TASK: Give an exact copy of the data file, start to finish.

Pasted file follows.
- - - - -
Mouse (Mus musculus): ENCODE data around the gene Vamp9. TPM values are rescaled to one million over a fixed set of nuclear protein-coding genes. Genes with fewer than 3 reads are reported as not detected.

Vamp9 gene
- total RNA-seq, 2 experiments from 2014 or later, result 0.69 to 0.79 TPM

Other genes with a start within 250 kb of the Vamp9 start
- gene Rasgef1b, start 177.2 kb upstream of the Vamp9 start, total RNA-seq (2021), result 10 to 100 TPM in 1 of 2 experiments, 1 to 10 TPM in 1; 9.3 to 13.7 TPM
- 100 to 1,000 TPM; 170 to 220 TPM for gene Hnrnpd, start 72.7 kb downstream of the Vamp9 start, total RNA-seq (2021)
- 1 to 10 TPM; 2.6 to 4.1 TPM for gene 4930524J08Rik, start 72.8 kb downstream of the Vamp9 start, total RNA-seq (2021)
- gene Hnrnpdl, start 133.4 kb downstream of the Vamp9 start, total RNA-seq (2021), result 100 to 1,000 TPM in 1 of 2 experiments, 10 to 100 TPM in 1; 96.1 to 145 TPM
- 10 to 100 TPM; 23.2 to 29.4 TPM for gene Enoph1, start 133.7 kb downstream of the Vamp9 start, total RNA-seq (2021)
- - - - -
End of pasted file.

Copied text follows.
Mouse (Mus musculus): ENCODE data around the gene Vamp9. TPM values are rescaled to one million over a fixed set of nuclear protein-coding genes. Genes with fewer than 3 reads are reported as not detected.

Vamp9 gene
- total RNA-seq, 2 experiments from 2014 or later, result 0.69 to 0.79 TPM

Other genes with a start within 250 kb of the Vamp9 start
- gene Rasgef1b, start 177.2 kb upstream of the Vamp9 start, total RNA-seq (2021), result 10 to 100 TPM in 1 of 2 experiments, 1 to 10 TPM in 1; 9.3 to 13.7 TPM
- 100 to 1,000 TPM; 170 to 220 TPM for gene Hnrnpd, start 72.7 kb downstream of the Vamp9 start, total RNA-seq (2021)
- 1 to 10 TPM; 2.6 to 4.1 TPM for gene 4930524J08Rik, start 72.8 kb downstream of the Vamp9 start, total RNA-seq (2021)
- gene Hnrnpdl, start 133.4 kb downstream of the Vamp9 start, total RNA-seq (2021), result 100 to 1,000 TPM in 1 of 2 experiments, 10 to 100 TPM in 1; 96.1 to 145 TPM
- 10 to 100 TPM; 23.2 to 29.4 TPM for gene Enoph1, start 133.7 kb downstream of the Vamp9 start, total RNA-seq (2021)